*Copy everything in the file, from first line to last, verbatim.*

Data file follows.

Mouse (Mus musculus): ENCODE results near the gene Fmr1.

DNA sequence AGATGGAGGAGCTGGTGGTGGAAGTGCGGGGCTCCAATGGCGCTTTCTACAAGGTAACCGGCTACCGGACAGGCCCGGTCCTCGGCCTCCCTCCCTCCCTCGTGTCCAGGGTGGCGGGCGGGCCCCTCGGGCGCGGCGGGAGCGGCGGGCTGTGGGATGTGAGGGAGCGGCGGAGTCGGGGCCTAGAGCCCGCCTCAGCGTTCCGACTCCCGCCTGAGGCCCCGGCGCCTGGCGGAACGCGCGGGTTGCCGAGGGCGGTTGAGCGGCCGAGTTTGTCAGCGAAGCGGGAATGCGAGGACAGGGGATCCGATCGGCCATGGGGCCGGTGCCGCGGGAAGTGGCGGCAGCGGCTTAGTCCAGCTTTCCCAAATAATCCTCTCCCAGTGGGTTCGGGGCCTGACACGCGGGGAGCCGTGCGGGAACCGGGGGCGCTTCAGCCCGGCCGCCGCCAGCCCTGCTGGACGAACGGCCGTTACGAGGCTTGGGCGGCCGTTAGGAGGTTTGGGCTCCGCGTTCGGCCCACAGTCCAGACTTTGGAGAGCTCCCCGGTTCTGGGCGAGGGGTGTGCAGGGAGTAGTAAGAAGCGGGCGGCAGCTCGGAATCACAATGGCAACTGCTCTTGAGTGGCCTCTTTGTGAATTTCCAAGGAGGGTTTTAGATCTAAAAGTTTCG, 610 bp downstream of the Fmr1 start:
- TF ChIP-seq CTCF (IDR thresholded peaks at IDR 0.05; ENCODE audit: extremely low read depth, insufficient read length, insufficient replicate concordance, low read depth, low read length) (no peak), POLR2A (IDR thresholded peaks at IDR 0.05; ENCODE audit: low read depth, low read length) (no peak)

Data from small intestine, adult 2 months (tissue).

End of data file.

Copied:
Mouse (Mus musculus): ENCODE results near the gene Fmr1.

DNA sequence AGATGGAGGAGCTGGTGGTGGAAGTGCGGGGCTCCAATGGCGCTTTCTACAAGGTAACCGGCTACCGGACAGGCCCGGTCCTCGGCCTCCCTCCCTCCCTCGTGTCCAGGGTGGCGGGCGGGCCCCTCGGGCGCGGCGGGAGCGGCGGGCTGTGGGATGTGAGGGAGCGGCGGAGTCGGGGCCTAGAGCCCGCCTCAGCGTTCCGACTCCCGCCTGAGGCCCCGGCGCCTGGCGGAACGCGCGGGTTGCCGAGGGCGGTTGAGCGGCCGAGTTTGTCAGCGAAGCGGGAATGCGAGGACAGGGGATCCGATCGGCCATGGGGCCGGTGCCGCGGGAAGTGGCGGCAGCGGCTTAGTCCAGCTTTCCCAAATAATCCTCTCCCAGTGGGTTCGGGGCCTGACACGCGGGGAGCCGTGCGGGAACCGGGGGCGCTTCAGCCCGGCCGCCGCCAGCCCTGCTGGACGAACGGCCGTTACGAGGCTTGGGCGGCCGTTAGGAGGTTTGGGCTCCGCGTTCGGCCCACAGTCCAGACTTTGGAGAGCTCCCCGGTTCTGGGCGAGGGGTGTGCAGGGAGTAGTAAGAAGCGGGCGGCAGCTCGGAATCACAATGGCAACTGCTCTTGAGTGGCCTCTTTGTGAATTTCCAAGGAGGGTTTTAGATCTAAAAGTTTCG, 610 bp downstream of the Fmr1 start:
- TF ChIP-seq CTCF (IDR thresholded peaks at IDR 0.05; ENCODE audit: extremely low read depth, insufficient read length, insufficient replicate concordance, low read depth, low read length) (no peak), POLR2A (IDR thresholded peaks at IDR 0.05; ENCODE audit: low read depth, low read length) (no peak)

Data from small intestine, adult 2 months (tissue).